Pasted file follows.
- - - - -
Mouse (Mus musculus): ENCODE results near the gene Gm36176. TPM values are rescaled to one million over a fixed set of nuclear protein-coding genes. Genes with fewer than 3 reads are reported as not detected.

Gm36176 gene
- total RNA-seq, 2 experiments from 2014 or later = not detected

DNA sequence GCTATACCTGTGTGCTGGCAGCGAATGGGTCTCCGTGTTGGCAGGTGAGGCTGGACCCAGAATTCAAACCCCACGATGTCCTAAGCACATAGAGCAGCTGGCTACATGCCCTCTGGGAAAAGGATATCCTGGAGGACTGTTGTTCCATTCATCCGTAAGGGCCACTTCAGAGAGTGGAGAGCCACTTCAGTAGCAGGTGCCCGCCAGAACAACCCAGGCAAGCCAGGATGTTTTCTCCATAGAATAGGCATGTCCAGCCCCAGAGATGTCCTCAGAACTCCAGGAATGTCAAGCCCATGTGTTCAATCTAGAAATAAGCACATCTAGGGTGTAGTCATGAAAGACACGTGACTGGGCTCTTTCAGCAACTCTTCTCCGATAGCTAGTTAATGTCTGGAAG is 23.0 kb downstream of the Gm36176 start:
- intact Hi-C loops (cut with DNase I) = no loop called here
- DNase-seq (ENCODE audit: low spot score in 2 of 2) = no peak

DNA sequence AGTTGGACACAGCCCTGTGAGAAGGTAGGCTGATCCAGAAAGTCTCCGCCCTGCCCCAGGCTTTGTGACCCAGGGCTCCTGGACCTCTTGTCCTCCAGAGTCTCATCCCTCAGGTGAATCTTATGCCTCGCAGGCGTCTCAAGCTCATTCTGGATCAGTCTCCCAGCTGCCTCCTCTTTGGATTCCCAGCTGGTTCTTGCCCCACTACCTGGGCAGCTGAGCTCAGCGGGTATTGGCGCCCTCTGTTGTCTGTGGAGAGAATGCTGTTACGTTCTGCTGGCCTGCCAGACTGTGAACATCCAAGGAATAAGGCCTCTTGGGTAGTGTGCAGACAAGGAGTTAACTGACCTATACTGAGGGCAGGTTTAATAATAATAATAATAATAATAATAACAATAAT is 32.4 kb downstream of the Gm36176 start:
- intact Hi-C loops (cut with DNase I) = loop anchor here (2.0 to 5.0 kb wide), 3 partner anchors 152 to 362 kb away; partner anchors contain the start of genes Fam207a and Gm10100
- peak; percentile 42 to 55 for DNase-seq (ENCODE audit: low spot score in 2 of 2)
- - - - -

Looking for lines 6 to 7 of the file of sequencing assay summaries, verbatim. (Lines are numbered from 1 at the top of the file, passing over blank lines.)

- DNase-seq (ENCODE audit: low spot score in 2 of 2) = no peak

DNA sequence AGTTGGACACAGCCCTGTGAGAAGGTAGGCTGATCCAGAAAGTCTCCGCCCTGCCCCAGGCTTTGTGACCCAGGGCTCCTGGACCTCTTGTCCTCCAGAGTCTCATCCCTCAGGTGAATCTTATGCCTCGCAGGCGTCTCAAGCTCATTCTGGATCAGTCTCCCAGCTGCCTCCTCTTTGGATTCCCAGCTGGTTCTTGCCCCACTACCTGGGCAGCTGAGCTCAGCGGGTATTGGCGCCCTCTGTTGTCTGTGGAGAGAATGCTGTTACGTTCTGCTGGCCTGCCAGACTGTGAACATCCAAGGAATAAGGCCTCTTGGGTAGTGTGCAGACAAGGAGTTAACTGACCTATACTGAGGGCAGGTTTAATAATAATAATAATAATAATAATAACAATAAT is 32.4 kb downstream of the Gm36176 start: